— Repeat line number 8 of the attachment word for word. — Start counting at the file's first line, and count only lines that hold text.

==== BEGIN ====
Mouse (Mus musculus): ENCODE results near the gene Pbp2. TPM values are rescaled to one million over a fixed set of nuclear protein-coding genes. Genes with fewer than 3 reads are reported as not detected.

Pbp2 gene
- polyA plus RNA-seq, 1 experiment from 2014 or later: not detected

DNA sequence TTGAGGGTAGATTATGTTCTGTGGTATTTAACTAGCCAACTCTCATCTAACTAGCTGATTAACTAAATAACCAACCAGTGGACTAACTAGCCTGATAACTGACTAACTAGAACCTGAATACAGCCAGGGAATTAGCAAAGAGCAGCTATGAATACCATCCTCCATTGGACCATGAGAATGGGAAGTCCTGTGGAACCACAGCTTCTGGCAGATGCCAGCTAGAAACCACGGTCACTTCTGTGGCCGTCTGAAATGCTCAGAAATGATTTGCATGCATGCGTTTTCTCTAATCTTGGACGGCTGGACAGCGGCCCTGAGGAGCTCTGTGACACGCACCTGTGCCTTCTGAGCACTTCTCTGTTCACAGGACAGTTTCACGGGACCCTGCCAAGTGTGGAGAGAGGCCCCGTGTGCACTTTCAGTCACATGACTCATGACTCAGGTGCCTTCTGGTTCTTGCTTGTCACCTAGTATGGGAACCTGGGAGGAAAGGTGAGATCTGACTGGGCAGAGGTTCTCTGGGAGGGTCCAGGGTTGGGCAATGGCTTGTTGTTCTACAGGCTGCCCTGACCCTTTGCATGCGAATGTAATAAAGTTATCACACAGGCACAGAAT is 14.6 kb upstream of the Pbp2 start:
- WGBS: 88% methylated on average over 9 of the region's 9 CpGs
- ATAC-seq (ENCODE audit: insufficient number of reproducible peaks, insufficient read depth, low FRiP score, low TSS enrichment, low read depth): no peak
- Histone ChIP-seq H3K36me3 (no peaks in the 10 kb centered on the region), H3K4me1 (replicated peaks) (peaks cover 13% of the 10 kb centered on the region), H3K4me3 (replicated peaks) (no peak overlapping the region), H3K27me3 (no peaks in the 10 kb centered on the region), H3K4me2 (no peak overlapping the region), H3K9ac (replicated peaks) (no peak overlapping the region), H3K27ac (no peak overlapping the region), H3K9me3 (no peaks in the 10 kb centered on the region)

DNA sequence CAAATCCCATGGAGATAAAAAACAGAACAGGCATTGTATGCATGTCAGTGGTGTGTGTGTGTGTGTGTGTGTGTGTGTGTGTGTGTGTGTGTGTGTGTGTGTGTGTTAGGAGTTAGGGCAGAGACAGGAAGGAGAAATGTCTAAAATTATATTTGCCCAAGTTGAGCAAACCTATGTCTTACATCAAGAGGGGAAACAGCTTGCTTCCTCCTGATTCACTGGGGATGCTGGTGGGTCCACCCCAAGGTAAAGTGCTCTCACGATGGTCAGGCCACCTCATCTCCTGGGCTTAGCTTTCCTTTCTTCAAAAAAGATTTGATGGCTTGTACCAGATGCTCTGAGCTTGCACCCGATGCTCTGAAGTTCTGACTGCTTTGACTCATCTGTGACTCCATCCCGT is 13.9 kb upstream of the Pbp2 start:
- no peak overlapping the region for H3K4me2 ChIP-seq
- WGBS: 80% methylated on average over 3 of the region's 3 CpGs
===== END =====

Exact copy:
DNA sequence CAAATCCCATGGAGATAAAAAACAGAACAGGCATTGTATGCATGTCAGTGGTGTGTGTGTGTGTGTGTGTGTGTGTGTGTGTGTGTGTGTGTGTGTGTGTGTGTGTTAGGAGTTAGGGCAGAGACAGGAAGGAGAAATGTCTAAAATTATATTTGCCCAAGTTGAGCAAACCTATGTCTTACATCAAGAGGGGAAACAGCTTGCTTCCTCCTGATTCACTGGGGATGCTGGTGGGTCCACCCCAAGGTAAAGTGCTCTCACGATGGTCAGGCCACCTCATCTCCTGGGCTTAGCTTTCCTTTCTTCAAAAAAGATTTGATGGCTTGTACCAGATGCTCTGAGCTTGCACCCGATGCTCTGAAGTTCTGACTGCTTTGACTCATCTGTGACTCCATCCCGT is 13.9 kb upstream of the Pbp2 start: